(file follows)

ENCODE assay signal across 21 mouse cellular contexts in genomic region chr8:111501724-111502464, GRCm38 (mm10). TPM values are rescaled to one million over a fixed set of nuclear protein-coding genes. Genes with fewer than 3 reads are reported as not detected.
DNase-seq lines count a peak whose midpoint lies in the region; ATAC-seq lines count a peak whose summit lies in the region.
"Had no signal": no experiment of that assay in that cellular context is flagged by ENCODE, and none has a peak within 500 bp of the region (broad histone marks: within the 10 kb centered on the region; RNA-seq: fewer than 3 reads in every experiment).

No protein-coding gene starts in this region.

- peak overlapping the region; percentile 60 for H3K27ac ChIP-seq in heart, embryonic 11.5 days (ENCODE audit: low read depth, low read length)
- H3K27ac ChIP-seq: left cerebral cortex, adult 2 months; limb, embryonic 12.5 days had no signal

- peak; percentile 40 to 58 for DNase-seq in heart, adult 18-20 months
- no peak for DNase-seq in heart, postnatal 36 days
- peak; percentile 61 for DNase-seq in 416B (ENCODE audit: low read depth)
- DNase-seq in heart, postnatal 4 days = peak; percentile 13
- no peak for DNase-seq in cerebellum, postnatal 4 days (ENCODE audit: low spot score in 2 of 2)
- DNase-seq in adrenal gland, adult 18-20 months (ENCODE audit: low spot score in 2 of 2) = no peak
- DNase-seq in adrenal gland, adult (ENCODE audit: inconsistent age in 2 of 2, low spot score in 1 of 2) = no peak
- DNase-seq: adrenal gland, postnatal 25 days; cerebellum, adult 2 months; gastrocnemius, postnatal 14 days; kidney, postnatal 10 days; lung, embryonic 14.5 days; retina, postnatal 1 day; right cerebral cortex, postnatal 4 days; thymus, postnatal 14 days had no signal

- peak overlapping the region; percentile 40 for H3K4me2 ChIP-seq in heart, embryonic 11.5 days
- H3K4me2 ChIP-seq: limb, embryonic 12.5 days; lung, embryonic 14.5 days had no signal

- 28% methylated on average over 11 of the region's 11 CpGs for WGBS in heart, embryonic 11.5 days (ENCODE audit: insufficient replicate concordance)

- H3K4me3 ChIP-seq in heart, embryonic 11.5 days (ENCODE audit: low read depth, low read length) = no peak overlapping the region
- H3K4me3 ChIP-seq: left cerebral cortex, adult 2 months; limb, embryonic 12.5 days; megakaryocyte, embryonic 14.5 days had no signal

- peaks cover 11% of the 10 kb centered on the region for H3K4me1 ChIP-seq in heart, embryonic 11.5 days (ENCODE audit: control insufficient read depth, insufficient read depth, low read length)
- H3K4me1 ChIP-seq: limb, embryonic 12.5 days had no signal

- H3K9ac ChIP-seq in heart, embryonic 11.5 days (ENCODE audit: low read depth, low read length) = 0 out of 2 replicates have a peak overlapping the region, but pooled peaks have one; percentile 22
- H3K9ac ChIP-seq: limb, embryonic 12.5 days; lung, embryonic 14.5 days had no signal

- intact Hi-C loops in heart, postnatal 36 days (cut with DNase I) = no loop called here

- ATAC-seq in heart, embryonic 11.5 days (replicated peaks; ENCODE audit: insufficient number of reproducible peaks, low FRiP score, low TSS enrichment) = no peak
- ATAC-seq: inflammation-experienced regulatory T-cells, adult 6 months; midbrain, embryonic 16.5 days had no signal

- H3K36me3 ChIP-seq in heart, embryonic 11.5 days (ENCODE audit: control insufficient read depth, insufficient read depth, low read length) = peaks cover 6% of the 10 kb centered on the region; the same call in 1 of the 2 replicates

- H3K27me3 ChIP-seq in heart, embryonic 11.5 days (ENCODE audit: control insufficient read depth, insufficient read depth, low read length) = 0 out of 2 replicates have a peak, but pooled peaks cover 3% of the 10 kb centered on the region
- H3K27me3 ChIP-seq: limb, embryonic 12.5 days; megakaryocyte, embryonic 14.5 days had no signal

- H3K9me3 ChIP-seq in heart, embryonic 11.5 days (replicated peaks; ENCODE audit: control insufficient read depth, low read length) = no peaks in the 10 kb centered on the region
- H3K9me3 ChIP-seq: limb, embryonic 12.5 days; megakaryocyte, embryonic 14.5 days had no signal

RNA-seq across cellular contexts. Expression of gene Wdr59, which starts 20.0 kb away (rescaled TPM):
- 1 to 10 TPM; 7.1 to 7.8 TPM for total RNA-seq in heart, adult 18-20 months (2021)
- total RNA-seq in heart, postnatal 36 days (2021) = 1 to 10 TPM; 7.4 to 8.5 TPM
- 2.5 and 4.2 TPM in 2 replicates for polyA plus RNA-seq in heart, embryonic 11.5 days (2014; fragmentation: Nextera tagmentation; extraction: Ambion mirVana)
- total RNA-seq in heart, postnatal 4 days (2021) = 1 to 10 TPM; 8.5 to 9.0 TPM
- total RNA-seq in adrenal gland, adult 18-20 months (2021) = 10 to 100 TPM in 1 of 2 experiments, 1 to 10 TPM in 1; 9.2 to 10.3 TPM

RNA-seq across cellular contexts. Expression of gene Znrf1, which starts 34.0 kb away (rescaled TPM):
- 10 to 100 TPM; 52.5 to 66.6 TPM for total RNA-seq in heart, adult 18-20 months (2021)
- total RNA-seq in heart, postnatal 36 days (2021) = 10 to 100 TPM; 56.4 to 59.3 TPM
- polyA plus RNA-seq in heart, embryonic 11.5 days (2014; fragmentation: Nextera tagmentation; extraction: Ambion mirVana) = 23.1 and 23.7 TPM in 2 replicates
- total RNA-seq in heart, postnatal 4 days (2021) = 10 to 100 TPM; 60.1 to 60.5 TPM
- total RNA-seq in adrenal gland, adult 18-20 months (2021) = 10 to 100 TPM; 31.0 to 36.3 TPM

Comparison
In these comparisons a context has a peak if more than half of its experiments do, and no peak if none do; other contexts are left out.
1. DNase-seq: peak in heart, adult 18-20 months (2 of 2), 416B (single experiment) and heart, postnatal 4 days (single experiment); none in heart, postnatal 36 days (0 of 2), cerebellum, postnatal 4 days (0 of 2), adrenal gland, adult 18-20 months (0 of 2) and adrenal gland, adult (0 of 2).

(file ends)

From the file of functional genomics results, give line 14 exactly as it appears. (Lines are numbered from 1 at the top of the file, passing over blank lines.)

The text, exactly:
- DNase-seq: adrenal gland, postnatal 25 days; cerebellum, adult 2 months; gastrocnemius, postnatal 14 days; kidney, postnatal 10 days; lung, embryonic 14.5 days; retina, postnatal 1 day; right cerebral cortex, postnatal 4 days; thymus, postnatal 14 days had no signal